A majority of Connecticut residents favor legalizing marijuana, according to a new poll released on Thursday. But even among those who oppose the reform move, a significant number said they could still be persuaded under certain circumstances, the survey found.
As lawmakers push to advance a governor-backed legalization bill, the poll showing that 63.4 percent of state residents support ending cannabis prohibition comes as a welcome result for advocates. Its release also comes weeks after a key Connecticut committee held a hearing on the legislation.
Asked whether they back legalizing cannabis for adult use, 34.4 percent of respondents said they “strongly support” the policy and 29 percent said they “somewhat support” it. About 19 percent said they “strongly oppose” legalization and 10.7 percent said they “somewhat oppose” it.
In response to a separate question, fewer people (45.3 percent) said they back the specific legalization proposal in the legislature that would give municipalities partial tax revenue from cannabis sales only if they allow a dispensary to operate in their jurisdiction.
As is typically the case with cannabis surveys, younger people and Democratic voters proved most likely to favor legalization. But unlike many others, this poll dove into the opposition and found that a solid percentage of respondents would be inclined to change their position if legalization produced specific results.
Of the roughly 30 percent of those who said they aren’t supportive of taxing and regulating cannabis, about 24 percent said they would back legalization if it lowered crime and incarceration in the state, 20 percent said they would support it if tax revenue from sales would “help with Connecticut’s fiscal situation and resolve the budget deficit” and about 28 percent said they’d change course if marijuana was regulated similarly to alcohol in a way that prevents youth access and impaired driving.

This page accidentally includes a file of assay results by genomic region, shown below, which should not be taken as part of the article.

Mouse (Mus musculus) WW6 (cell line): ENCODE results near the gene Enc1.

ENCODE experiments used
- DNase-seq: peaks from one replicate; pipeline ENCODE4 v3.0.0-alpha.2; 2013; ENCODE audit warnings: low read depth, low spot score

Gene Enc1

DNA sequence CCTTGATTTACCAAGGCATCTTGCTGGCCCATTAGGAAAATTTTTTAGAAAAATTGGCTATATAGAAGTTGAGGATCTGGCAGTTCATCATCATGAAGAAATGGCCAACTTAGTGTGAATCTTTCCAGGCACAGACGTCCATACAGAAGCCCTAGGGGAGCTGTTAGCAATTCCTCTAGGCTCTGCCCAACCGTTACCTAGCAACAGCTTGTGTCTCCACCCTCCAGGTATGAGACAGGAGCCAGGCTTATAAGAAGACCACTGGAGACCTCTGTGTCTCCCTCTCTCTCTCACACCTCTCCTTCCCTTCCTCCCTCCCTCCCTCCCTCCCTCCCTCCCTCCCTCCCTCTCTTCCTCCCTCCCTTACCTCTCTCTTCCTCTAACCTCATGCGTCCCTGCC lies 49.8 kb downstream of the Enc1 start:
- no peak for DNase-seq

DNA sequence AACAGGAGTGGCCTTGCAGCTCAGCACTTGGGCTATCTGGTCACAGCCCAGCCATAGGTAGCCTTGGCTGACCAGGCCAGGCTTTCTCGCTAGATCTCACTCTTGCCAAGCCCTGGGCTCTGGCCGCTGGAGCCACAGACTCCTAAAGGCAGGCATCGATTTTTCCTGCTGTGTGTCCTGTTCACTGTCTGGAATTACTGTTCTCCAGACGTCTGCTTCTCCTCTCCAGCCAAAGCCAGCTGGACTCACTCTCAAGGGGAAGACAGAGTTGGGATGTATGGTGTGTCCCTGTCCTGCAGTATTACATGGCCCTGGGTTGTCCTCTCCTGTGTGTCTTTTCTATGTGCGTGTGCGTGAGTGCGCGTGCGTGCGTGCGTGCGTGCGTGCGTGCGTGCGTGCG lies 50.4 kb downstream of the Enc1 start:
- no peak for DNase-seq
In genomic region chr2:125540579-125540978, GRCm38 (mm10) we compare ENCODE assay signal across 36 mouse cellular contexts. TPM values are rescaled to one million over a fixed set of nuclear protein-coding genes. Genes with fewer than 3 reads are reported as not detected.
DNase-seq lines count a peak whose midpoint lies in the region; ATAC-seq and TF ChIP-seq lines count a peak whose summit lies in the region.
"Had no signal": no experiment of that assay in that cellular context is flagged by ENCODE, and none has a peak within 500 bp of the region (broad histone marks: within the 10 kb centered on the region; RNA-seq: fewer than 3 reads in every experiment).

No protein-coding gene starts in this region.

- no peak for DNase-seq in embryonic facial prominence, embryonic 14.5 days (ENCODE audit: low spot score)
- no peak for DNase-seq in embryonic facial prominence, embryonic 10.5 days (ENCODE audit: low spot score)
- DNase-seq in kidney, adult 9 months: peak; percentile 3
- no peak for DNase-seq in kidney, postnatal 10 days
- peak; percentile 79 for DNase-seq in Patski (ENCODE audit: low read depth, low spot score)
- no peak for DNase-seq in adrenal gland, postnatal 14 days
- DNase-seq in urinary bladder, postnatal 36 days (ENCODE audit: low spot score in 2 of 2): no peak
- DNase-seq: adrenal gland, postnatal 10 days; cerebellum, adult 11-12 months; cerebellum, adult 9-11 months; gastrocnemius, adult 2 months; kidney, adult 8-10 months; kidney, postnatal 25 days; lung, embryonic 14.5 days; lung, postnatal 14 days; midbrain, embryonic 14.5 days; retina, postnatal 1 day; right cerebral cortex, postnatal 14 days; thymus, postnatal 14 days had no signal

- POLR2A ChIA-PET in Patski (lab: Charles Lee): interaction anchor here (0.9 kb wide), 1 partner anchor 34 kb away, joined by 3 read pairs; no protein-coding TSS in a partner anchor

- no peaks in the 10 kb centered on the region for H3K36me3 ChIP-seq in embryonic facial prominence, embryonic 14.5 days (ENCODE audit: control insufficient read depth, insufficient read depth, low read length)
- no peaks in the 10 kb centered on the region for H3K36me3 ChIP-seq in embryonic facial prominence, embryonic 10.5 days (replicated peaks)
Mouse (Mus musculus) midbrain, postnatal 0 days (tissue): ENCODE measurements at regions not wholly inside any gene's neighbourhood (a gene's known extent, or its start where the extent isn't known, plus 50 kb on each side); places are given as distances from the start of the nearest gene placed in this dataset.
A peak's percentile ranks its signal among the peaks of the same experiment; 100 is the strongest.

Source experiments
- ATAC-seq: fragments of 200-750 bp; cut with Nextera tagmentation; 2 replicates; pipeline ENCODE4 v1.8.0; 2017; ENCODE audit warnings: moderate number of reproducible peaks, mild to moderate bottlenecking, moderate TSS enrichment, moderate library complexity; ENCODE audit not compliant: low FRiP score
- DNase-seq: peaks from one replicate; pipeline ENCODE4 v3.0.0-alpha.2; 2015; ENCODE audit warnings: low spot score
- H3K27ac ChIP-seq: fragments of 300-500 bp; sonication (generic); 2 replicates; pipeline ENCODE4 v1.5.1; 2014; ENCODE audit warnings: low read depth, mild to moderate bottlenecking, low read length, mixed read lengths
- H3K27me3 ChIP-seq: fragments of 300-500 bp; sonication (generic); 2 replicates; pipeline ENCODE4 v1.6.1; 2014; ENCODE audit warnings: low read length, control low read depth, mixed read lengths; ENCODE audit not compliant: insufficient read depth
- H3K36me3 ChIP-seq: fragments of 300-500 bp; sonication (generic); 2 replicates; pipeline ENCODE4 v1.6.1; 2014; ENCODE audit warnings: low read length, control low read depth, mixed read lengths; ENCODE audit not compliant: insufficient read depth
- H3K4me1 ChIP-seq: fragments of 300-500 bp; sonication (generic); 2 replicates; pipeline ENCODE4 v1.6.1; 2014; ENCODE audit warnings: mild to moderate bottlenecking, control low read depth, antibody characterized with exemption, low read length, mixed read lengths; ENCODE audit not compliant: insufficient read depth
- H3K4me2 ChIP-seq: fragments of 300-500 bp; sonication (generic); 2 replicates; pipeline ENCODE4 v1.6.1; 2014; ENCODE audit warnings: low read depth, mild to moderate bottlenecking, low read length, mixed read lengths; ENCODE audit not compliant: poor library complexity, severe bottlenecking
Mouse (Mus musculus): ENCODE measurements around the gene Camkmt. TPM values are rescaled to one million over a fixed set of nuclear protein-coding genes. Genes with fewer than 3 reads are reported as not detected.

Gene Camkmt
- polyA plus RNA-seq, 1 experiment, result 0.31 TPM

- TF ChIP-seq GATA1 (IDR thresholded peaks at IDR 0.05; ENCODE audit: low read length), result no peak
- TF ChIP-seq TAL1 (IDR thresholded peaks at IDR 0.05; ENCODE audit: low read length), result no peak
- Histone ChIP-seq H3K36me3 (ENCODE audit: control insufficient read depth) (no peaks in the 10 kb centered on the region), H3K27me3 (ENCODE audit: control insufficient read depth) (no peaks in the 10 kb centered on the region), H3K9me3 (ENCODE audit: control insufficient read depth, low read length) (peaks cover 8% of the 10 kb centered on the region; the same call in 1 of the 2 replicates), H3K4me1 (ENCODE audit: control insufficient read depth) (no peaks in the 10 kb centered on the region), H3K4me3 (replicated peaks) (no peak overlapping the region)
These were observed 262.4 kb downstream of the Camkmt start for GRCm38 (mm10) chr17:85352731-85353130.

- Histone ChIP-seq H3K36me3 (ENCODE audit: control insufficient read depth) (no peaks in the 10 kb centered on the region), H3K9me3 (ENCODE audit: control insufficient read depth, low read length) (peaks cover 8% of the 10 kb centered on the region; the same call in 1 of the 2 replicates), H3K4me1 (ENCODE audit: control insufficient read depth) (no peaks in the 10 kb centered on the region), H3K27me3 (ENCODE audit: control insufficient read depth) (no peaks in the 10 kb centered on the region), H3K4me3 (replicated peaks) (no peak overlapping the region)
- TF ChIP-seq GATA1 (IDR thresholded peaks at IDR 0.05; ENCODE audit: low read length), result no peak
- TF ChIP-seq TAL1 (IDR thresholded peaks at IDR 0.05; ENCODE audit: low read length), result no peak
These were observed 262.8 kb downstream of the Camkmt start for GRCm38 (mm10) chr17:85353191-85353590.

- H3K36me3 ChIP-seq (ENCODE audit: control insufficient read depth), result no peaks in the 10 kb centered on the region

The main reasons people said they opposed legalization were concerns that marijuana leads to more dangerous drugs (18.4 percent), that it impairs driving (12.6 percent) and simply because they are “against drug usage” (10.5 percent).
Taken together, these results stand to embolden lawmakers as they work to pass a legalization bill, though the specific result on tax revenue only for cities that allow sales could lead some legislators to support amending the current proposal.
In any case, the effort, like several others across the country, could be impeded by the coronavirus outbreak. The Senate president and House speaker, who sponsored the legislation, recently said that because the state Capitol is closed until at least March 30 to mitigate the spread of the virus, legislative priorities have shifted and that could interfere with legalization.
The survey—which was conducted by the Hartford Courant and Sacred Heart University, involving interviews with 1,000 residents from February 24 to March 12—also asked participants about a proposed “clean slate” bill and its provisions. Less than half said they’d heard about the existing legislation, which would make people eligible for expungements for certain offenses seven years after their latest conviction.
However, after the proposal was described, 62.5 percent said they either strongly or somewhat support it.
“This legislation proposes to automatically erase criminal records for specific misdemeanor crimes and decriminalized felony offenses seven years after the person’s most recent conviction,” the survey explained. “Such offenses include possession of less than four ounces of marijuana before October 1, 2015, third-degree criminal trespassing and operating a motor vehicle with a suspended license.”